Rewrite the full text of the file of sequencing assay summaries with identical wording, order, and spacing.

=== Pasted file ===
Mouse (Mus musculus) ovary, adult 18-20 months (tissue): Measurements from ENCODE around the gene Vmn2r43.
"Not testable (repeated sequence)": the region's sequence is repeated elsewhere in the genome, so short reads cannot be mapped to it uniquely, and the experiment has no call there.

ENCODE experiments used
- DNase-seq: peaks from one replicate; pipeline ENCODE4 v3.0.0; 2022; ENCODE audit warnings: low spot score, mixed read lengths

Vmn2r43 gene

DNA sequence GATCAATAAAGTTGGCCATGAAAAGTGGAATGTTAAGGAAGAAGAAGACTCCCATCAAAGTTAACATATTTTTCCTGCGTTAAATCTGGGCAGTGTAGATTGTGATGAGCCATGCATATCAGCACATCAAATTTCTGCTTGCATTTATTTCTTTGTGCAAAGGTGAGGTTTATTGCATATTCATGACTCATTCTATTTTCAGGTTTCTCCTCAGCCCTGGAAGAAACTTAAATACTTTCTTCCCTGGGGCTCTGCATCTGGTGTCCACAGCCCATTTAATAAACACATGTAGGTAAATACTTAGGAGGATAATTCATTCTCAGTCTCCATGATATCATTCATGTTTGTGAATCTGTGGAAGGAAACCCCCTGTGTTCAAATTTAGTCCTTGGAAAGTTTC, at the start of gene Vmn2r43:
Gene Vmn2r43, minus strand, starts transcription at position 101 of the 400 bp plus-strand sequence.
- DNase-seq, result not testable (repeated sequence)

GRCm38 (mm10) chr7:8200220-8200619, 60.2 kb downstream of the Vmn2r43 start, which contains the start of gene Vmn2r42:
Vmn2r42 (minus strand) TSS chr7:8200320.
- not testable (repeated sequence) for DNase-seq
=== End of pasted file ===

Mouse (Mus musculus) ovary, adult 18-20 months (tissue): Measurements from ENCODE around the gene Vmn2r43.
"Not testable (repeated sequence)": the region's sequence is repeated elsewhere in the genome, so short reads cannot be mapped to it uniquely, and the experiment has no call there.

ENCODE experiments used
- DNase-seq: peaks from one replicate; pipeline ENCODE4 v3.0.0; 2022; ENCODE audit warnings: low spot score, mixed read lengths

Vmn2r43 gene

DNA sequence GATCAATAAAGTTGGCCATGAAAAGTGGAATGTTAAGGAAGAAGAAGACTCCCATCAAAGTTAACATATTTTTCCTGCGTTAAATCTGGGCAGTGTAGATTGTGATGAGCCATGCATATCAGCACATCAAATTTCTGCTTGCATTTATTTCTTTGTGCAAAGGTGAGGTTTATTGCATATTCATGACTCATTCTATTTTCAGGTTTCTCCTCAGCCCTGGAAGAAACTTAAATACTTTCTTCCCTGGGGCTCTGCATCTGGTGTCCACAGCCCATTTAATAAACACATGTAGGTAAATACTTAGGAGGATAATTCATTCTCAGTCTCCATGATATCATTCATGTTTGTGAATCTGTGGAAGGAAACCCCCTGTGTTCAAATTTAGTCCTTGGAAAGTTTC, at the start of gene Vmn2r43:
Gene Vmn2r43, minus strand, starts transcription at position 101 of the 400 bp plus-strand sequence.
- DNase-seq, result not testable (repeated sequence)

GRCm38 (mm10) chr7:8200220-8200619, 60.2 kb downstream of the Vmn2r43 start, which contains the start of gene Vmn2r42:
Vmn2r42 (minus strand) TSS chr7:8200320.
- not testable (repeated sequence) for DNase-seq